their paper or is such a conclusion premature?
The latter is suggested – both by the theoretical issues noted above and by the
quantitative analyses. First, for study participants who showed the greatest
number of pre-baseline hypomanic subthreshold symptoms and the highest rate of
symptom persistence, rates of conversion to a full bipolar diagnosis were 3.2%
at most (in comparison to a conversion rate of less than 1% for those not
reporting symptoms or 2.0% for those having brief symptoms). Essentially, the
signal had low predictive power. As an analogy – although mental health
professionals prioritise averting suicide, our capacity to predict the very
small percentage of suicidally depressed individuals who go on to kill
themselves is well recognised. If hospital admission protected against suicide,
we would have to admit 100 such depressed individuals (for some quite variable
period) to prevent the suicide of two or three. Such an analogy is relevant
here when we compare the very low rates of conversion in comparison groups. The
signal quantified in this study is weak and, when the much higher mental
healthcare services use than DSM (hypo)manic episodes follow-up rates are
considered, insufficiently specific to argue a case for intervention.
A risky path
Some general concerns about intervening for preclinical states can be briefly
overviewed. Many clinicians have great difficulty in making a bipolar disorder
diagnosis even in those with established conditions (particularly the
non-psychotic bipolar II disorders). Apart from failing to detect a bipolar
pattern, many clinicians will interpret such patterns as reflecting normal mood
swings, attention-deficit hyperactivity disorder, emotional dysregulation or a
personality disorder. Other clinicians hold to a spectrum model for the bipolar
disorders and risk including many with unipolar disorders as well as those who
merely have colourful or ebullient personalities. Such risks of underdiagnosis
and overdiagnosis are likely to be increased when assessing prodromal symptoms
(by the nature of their low severity or non-specificity) – particularly in
children and adolescents, as a consequence of their argot, response biases
(e.g. denial), lack of worldly experiences and lifestyles. Let us consider the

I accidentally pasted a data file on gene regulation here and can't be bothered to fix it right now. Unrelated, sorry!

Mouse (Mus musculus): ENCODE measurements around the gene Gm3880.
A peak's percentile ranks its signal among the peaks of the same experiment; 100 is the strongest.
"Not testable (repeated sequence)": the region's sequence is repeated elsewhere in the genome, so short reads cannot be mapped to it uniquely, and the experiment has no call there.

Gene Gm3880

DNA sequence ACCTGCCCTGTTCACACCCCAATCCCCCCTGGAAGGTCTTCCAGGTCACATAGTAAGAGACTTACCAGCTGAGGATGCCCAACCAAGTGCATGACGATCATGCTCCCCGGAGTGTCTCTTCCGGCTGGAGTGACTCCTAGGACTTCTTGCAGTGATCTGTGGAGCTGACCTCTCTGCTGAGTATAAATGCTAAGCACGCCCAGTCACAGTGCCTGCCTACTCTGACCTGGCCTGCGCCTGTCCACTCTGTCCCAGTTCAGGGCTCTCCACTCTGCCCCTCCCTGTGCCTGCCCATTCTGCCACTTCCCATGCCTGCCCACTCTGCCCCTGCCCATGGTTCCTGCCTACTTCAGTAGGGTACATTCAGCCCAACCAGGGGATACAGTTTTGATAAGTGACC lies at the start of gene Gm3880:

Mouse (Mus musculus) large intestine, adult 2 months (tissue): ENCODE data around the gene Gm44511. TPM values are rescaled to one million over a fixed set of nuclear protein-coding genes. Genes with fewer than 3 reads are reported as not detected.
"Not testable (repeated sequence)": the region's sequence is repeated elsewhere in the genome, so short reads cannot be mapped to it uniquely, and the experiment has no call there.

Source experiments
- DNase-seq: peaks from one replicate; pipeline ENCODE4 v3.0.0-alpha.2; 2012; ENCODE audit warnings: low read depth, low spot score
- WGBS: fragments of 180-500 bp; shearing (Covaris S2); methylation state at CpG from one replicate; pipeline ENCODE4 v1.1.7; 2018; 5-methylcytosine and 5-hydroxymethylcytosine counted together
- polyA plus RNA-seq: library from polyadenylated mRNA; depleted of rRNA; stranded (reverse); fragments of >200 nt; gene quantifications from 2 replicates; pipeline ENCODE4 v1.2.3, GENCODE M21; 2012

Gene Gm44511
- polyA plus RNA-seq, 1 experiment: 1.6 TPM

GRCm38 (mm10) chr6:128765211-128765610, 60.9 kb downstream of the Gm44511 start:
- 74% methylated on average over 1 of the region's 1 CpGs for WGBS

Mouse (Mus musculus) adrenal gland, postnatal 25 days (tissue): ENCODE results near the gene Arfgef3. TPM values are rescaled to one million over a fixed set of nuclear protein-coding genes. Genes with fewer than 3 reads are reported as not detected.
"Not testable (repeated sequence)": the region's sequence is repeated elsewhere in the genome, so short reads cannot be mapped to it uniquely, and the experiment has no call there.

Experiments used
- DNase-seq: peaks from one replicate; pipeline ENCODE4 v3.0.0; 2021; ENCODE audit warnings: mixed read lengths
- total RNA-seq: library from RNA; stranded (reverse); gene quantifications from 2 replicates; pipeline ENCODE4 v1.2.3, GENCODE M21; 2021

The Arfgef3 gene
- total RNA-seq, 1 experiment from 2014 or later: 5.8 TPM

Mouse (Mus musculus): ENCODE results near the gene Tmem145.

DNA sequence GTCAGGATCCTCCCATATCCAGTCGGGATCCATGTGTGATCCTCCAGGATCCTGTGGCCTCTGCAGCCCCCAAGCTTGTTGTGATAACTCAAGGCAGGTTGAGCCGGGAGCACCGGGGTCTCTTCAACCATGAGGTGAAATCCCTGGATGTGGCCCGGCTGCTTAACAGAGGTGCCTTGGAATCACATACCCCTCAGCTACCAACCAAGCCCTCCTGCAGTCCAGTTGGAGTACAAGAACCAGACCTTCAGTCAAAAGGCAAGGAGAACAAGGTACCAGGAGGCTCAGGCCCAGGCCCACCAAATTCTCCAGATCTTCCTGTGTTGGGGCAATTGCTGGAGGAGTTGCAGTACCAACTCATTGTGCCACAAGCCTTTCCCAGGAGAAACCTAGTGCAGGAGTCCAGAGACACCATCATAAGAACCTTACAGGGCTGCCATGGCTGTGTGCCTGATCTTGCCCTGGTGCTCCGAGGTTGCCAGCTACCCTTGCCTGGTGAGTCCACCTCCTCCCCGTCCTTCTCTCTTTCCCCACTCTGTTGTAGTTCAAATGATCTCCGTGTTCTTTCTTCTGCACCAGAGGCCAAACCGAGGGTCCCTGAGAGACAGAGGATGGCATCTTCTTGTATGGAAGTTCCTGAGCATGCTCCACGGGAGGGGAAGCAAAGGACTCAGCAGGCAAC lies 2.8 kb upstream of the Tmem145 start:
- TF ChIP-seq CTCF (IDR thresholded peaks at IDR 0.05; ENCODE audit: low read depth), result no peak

last only. DSM–IV hypomania criteria include inflated self-esteem, decreased
need for sleep, pressured talk, distractibility and excessive involvement in
pleasurable activities. Many adolescents would meet such individual DSM
criteria as a consequence of a wide range of activities – including falling in
love, extensive socialisation or studying for exams – all risking false
positive diagnoses. The reported rise of 4000% in the diagnosis of bipolar
disorder over the past decade in those under 18 years of age in the USA
may reflect better detection up to a point, but we must also be
suspicious of overdiagnosis.
Low predictability and false positive interpretation of adolescent ‘symptoms’
would risk interventions (drug and non-drug) being provided to many who would
never have developed the disorder. Further, if a drug intervention is to be
offered, how to proceed when the evidence base across the differing drug
classes for managing adolescent bipolar disorder is negligible?
A further risk to providing early intervention is the impact of labelling and
stigma. The distinguished psychiatrist Norman Sartorius recounted a salutary
personal story in his book dealing with mental illness stigma.
At the age of 8 he experienced distinct visual and auditory
hallucinations. He received no treatment and the hallucinations went away, but
he contemplates the impact on his subsequent schooling, socialisation and
working life if, alternatively, he had been admitted to hospital or
While Tijssen et al raise (in the Discussion) an argument for
intervention, their summary has a differing emphasis – noting there that the
‘non-clinical bipolar phenotype’ is ‘common and usually transitory’. In the
early phases of the study, 28% of the sample experienced hypomanic or manic
symptoms, while 60% experienced depressive symptoms. Yet only 1.1% met formal
criteria for bipolar disorder at follow-up. Their data weight that
interpretation – one or two bipolar symptoms in adolescence do not a case make,
either for indicating the probability of incipient formal bipolar disorder or
for intervention. The researchers have illuminated a key issue, but the signal
requires much greater definition.
Tijssen, MJA, van Os, J, Wittchen, H-U, Lieb, R, Beesdo, K, Mengelers, R, et al. Prediction of transition from common
adolescent bipolar experiences to bipolar disorder: 10-year
study. Br J Psychiatry
Hadjipavlou, G, Yatham, LN. Bipolar II disorder in context: epidemiology,
disability and economic burden. In Bipolar II
Disorder: Modelling, Measuring and Managing (ed Parker, G): 61–74. Cambridge
University Press, 2008.
Chang, K. Adult bipolar disorder is continuous with pediatric
bipolar disorder. Can J Psychiatry
2007; 52: 418–25.
Youngstrom, EA, Birmaher, B, Findling, RL. Pediatric bipolar disorder: validity, phenomenology,
and recommendations for diagnosis. Bipolar
Moreno, C, Laje, G, Blanco, C, Jiang, H, Schmidt, AB, Olfson, M. National trends in the outpatient diagnosis and
treatment of bipolar disorder in youth. Arch Gen
2007; 64: 1032–9.
Sartorius, N, Schulze, H. Reducing the Stigma of Mental Illness: A Report from a
Global Programme of the World Psychiatric Association.
Cambridge University Press,